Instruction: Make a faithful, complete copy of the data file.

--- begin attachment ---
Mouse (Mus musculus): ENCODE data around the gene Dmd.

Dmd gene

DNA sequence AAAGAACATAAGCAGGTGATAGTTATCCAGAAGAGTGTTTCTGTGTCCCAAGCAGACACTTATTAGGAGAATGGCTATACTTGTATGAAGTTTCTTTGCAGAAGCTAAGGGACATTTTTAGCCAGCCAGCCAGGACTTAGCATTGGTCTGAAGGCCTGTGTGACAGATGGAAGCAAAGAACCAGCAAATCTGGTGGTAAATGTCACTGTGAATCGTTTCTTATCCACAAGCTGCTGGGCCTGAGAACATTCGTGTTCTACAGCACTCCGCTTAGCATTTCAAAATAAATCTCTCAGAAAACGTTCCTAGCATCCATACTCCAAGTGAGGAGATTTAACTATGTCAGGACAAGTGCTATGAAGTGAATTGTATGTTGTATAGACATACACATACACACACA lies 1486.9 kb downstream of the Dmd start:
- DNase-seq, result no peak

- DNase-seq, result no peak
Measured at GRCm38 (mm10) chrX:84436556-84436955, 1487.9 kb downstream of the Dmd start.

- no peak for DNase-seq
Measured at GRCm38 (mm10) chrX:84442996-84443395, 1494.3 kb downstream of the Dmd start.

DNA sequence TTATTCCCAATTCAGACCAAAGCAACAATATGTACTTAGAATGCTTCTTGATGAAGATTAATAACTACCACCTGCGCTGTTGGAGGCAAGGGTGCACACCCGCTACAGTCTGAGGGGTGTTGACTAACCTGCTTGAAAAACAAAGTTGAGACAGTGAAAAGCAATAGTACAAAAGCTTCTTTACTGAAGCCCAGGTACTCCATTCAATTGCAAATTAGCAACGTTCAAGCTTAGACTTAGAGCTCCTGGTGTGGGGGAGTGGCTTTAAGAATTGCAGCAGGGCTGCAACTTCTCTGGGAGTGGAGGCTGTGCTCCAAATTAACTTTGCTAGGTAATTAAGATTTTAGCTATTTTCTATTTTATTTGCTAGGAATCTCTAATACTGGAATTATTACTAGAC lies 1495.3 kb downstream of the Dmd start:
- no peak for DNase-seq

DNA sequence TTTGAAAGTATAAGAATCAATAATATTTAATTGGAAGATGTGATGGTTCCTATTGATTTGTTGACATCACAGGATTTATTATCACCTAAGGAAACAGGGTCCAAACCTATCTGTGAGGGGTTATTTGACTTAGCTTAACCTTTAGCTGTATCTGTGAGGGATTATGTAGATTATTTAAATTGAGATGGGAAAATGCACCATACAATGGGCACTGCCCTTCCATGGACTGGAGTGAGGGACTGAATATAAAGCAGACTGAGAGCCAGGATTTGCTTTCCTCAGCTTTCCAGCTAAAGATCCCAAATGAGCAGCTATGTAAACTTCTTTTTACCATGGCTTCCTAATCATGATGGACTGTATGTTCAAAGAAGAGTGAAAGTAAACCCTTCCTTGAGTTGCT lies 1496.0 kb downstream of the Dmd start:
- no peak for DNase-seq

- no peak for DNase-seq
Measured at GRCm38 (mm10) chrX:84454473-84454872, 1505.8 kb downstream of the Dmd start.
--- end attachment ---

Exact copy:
Mouse (Mus musculus): ENCODE data around the gene Dmd.

Dmd gene

DNA sequence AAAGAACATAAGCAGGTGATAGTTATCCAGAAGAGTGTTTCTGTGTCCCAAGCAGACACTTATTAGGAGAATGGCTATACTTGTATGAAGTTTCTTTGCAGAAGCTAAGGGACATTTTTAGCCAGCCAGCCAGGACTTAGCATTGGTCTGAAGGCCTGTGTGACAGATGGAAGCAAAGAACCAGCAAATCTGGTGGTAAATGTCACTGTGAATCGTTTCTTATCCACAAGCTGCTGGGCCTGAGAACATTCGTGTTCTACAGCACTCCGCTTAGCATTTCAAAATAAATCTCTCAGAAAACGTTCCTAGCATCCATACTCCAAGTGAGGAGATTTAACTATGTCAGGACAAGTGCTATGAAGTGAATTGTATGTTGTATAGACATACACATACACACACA lies 1486.9 kb downstream of the Dmd start:
- DNase-seq, result no peak

- DNase-seq, result no peak
Measured at GRCm38 (mm10) chrX:84436556-84436955, 1487.9 kb downstream of the Dmd start.

- no peak for DNase-seq
Measured at GRCm38 (mm10) chrX:84442996-84443395, 1494.3 kb downstream of the Dmd start.

DNA sequence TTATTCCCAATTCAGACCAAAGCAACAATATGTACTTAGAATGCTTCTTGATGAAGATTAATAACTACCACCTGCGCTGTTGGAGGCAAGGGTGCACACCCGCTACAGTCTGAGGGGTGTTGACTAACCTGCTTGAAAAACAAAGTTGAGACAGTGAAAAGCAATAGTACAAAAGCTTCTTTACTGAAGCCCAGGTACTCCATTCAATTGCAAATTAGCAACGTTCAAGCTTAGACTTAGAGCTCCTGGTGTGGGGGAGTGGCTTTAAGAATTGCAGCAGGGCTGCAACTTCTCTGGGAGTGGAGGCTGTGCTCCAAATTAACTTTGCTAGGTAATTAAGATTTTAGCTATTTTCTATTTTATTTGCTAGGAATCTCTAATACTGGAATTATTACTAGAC lies 1495.3 kb downstream of the Dmd start:
- no peak for DNase-seq

DNA sequence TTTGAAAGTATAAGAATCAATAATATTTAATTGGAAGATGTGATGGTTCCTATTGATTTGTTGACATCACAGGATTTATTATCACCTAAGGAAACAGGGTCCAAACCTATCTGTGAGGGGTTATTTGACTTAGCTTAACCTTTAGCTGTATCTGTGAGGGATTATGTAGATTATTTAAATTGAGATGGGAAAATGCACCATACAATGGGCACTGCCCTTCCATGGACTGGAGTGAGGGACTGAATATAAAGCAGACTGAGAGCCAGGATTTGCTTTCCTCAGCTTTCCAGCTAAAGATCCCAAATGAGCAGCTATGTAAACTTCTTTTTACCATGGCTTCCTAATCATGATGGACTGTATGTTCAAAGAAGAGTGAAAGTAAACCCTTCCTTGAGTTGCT lies 1496.0 kb downstream of the Dmd start:
- no peak for DNase-seq

- no peak for DNase-seq
Measured at GRCm38 (mm10) chrX:84454473-84454872, 1505.8 kb downstream of the Dmd start.